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Atoms For Peace Pull Catalogue From Spotify



Electronica edged super group Atoms For Peace have removed their catalogue from Spotify as band member and Radiohead producer Nigel Godrich has lashed out at the online music provider for failing to support new talent. It isn’t the first time artists have criticized the streaming service with Four Tet pulling all of his and his labels content from Spotify as have certain distrubutors such as ST Holdings in response to lack of payment and Godrich has been particularly vocal about is dissatisfaction with the music outlet in a series of blistering tweets.

 “It’s bad for new music”, claims Godrich. “New artists get paid fuck all with this model…It’s an equation that just doesn’t work. The music industry is being taken over by the back door, and if we don’t try and make it fair for new music producers and artists then the art will suffer…These are all the same old industry bods trying to get a stranglehold on the delivery system.”

He then continued the salvo adding “The numbers don’t even add up for Spotify yet. But it’s not about that…It’s about establishing the model which will be extremely valuable. People are scared to speak up or not take part as they are told they will lose invaluable exposure if they don’t play ball. Millions of streams gets them a few thousand dollars. Not like radio at all. If you have a massive catalogue – a major label for example – then you’re quids in. But making new recorded music needs funding…Pink Floyd’s catalogue has already generated billions of dollars for someone (not necessarily the band) so now putting it on a streaming site makes total sense. But if people had been listening to Spotify instead of buying records in 1973, I doubt very much [that] Dark Side would have been made. It would just be too expensive.”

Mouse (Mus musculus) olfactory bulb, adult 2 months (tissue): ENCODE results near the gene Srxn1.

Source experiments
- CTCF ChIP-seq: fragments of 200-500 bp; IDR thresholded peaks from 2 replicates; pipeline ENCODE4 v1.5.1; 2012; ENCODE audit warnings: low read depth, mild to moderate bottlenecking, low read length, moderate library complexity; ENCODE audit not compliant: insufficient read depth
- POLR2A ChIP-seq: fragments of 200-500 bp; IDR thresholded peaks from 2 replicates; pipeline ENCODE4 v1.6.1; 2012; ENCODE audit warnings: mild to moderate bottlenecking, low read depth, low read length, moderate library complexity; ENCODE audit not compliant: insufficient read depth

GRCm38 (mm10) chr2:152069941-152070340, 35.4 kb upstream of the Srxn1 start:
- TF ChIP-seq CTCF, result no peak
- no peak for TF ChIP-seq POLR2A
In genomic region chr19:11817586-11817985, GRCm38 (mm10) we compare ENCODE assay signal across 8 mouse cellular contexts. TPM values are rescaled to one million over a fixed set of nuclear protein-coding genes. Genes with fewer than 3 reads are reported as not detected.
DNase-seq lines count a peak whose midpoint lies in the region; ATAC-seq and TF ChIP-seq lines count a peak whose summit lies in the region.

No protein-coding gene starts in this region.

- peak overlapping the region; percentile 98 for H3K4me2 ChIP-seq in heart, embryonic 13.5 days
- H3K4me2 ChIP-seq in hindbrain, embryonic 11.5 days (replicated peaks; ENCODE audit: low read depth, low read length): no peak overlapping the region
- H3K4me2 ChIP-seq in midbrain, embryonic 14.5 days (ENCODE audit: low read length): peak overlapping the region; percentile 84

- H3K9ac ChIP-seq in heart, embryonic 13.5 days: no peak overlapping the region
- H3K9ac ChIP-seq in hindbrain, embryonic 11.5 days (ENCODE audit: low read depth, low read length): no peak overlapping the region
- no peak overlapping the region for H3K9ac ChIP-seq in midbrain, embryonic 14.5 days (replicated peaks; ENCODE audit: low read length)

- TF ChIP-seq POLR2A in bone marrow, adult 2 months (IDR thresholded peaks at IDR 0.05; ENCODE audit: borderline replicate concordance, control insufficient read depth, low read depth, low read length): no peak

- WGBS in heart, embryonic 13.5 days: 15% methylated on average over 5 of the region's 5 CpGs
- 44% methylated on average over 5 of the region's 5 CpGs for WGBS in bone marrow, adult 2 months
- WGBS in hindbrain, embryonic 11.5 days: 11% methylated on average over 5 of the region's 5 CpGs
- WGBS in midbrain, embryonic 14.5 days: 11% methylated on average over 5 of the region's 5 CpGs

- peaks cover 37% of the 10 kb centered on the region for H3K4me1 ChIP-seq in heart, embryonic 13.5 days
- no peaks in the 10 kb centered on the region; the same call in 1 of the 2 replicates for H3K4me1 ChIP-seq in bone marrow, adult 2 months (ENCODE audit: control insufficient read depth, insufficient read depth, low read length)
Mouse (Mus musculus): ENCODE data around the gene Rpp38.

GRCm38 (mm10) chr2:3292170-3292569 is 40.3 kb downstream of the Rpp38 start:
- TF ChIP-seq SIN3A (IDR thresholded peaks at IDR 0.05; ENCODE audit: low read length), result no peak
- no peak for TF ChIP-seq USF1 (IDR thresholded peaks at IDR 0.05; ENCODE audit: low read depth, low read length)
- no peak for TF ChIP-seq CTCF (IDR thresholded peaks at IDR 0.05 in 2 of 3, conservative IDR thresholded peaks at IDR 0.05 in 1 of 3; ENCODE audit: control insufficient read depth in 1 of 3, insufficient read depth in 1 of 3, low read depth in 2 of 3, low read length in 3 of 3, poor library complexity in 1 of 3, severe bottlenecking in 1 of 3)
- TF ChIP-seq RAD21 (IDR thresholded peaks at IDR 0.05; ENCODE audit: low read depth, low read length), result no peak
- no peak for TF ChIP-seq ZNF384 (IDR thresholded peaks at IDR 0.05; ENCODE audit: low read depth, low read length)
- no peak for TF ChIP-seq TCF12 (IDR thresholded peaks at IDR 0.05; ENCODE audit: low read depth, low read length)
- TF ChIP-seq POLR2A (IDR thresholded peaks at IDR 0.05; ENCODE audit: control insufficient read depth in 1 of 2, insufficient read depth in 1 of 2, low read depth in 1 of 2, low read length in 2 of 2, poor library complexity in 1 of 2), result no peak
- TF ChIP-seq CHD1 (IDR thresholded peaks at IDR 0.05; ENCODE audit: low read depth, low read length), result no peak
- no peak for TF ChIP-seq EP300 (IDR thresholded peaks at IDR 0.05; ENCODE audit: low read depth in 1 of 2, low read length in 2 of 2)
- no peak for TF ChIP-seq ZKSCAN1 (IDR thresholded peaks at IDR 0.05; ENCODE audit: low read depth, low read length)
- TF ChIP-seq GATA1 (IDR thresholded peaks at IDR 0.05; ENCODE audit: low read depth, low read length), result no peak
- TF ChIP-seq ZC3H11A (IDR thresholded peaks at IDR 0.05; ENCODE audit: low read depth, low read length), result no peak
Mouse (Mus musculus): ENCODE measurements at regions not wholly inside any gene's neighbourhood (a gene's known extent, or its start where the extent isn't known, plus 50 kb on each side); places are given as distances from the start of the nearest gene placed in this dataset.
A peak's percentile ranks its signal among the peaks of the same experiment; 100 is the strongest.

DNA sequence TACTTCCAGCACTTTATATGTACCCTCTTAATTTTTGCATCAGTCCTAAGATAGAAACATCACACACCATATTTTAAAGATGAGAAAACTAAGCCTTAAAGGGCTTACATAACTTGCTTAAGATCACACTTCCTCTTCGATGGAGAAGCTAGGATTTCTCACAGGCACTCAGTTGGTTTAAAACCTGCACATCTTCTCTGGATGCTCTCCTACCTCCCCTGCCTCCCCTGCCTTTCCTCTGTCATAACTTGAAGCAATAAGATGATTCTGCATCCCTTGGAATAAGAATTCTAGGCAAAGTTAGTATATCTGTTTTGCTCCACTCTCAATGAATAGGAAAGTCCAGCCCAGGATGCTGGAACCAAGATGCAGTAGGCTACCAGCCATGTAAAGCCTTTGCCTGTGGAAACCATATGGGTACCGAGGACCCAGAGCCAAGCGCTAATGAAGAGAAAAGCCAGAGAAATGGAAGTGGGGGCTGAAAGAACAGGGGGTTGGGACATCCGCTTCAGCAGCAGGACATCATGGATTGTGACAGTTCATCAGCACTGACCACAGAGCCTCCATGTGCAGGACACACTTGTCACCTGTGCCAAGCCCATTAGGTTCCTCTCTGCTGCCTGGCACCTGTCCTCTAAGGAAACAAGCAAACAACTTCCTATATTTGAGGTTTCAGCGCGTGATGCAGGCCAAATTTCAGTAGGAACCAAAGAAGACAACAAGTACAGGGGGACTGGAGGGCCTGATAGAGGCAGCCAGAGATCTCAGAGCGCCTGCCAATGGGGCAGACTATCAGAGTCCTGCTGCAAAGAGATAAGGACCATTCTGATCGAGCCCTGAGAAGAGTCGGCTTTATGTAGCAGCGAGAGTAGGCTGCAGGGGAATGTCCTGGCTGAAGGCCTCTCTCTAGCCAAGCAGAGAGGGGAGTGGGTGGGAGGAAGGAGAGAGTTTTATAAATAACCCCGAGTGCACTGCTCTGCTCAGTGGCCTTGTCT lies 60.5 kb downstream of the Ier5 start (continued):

Before fellow band member and friend Thom Yorke concisely stated “Make no mistake new artists you discover on Spotify will no get paid. meanwhile shareholders will shortly being rolling in it. Simples.”

On an oxymoronically happier note you can stream the B-side to their vinyl only release S.A.D below


Grahame Farmer

Grahame Farmer’s love affair with electronic music goes back to the mid-90s when he first began to venture into the UK’s beloved rave culture, finding himself interlaced with some of the country’s most seminal club spaces. A trip to dance music’s anointed holy ground of Ibiza in 1997 then cemented his sense of purpose and laid the foundations for what was to come over the next few decades of his marriage to the music industry.

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